Briefly today, as at the opening salvos of any war, there was an almostexquisite moment of poise. Some might even say that today there was amoment of release. Call it what we may, there was that small window oftime today when we the people stood free. Behind us and finished wasthe escalating of tensions and uncertainties that must proceed any warif it is to be credible to those who are to fight it. Ahead of us, butstill unrealized in human flesh, lay the blood and agony and cumulativerages of war for those who are going to survive it. The procedures ofprovocation were at last done, and the fires of death not yet here. War.
About war, they were not wrong, I think, those ancient Greeks whocapitalized the word and conceptualized it as a god. They were notwrong, that is, if by divinizing war, they intended to describe andexplain its autonomy, its awful independence from human control. Now asthen, war is a madness without governance. If no longer a god among us,then at least an inescapable force which, as is the case with naturallaws, works on the principle of immutable, random recurrence.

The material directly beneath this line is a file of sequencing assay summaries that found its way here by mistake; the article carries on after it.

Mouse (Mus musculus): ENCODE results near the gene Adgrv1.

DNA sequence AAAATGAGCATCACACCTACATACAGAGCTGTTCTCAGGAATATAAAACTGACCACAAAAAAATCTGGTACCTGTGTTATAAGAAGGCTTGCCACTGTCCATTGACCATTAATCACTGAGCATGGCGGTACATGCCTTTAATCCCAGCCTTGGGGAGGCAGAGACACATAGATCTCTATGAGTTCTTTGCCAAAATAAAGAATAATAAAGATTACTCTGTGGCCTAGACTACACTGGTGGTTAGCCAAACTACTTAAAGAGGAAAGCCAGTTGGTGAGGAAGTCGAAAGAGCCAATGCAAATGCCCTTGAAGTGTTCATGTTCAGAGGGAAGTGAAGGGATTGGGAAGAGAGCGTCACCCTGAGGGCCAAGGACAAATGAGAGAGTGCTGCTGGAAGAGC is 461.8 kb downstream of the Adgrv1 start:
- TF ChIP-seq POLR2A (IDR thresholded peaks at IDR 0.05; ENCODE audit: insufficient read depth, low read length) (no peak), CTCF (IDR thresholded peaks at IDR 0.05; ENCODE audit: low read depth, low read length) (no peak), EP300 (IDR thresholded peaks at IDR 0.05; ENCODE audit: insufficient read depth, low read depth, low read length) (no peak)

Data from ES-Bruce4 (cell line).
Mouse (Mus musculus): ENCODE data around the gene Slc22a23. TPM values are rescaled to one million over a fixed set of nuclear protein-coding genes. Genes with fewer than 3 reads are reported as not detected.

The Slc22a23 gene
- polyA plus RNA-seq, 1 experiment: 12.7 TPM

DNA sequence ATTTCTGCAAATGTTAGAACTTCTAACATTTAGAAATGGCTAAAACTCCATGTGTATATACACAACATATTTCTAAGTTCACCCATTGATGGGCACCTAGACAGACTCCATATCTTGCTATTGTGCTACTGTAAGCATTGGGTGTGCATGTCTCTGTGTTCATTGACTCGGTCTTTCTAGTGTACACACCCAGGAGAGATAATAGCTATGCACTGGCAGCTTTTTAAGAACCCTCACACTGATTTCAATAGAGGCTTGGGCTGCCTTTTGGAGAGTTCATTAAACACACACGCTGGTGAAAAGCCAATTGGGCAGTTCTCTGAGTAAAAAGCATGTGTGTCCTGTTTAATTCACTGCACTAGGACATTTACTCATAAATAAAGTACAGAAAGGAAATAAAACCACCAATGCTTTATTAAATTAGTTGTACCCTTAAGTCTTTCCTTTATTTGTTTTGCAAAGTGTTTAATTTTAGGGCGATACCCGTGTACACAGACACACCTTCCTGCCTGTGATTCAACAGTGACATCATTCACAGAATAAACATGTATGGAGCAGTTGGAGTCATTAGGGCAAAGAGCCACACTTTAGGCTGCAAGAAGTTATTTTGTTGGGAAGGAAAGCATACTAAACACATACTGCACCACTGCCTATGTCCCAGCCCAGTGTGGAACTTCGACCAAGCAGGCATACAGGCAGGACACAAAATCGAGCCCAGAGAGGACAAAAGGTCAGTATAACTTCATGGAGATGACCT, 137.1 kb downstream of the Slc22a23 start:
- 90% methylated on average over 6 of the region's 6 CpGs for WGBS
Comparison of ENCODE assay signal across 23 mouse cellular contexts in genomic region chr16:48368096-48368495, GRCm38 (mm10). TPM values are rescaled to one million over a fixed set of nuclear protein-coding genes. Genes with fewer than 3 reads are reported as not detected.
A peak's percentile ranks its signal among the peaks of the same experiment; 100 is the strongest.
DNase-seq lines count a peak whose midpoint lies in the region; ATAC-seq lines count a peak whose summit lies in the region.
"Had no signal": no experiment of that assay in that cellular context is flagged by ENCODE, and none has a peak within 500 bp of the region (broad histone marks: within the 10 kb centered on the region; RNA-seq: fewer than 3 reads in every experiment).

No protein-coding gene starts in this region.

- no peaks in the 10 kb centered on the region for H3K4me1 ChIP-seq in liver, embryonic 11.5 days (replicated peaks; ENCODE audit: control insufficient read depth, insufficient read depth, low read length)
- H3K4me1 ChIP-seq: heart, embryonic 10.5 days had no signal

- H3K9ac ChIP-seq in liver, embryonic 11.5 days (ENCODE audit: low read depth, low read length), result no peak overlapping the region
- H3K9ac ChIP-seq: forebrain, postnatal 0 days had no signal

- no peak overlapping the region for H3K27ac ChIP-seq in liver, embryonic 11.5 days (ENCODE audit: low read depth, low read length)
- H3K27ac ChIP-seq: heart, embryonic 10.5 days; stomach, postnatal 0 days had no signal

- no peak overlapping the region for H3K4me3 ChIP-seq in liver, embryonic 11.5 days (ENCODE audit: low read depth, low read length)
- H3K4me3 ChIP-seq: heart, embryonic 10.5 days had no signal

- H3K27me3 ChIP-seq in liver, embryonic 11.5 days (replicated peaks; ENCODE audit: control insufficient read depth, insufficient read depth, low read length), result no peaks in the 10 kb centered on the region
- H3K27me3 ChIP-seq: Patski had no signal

Yet war, like all natural laws and most Greek gods, has boundaries itmay not cross. The first of these is that it can not utterlydestroy--indeed, will never be permitted utterly to destroy--humankindor to remove us from the earth. History is proof text of that axiom;Jewish, Christian, and Muslim scriptures record it in the rainbow pledgeto Noah; and faith affirms it. Faith affirms it today. Some of us willsurvive. And that knowledge is more than hope or even fact. It issacred trust. Let us so live today that we who do survive will beworthy of our kind's tomorrows.